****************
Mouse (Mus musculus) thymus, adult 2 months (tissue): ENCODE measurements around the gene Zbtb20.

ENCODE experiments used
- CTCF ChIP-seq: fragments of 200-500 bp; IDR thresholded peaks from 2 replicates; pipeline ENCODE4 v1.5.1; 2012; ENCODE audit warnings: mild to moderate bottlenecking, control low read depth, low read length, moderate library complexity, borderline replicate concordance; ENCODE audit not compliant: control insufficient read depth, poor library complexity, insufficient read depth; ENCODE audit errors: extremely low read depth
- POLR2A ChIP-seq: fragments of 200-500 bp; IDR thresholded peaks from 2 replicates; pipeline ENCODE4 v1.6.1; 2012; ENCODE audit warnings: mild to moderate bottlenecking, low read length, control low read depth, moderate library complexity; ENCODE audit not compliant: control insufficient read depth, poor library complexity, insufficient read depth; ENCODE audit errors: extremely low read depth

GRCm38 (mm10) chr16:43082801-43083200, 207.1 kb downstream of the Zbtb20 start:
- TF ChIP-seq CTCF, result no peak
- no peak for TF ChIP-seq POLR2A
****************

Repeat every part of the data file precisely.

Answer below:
Mouse (Mus musculus) thymus, adult 2 months (tissue): ENCODE measurements around the gene Zbtb20.

ENCODE experiments used
- CTCF ChIP-seq: fragments of 200-500 bp; IDR thresholded peaks from 2 replicates; pipeline ENCODE4 v1.5.1; 2012; ENCODE audit warnings: mild to moderate bottlenecking, control low read depth, low read length, moderate library complexity, borderline replicate concordance; ENCODE audit not compliant: control insufficient read depth, poor library complexity, insufficient read depth; ENCODE audit errors: extremely low read depth
- POLR2A ChIP-seq: fragments of 200-500 bp; IDR thresholded peaks from 2 replicates; pipeline ENCODE4 v1.6.1; 2012; ENCODE audit warnings: mild to moderate bottlenecking, low read length, control low read depth, moderate library complexity; ENCODE audit not compliant: control insufficient read depth, poor library complexity, insufficient read depth; ENCODE audit errors: extremely low read depth

GRCm38 (mm10) chr16:43082801-43083200, 207.1 kb downstream of the Zbtb20 start:
- TF ChIP-seq CTCF, result no peak
- no peak for TF ChIP-seq POLR2A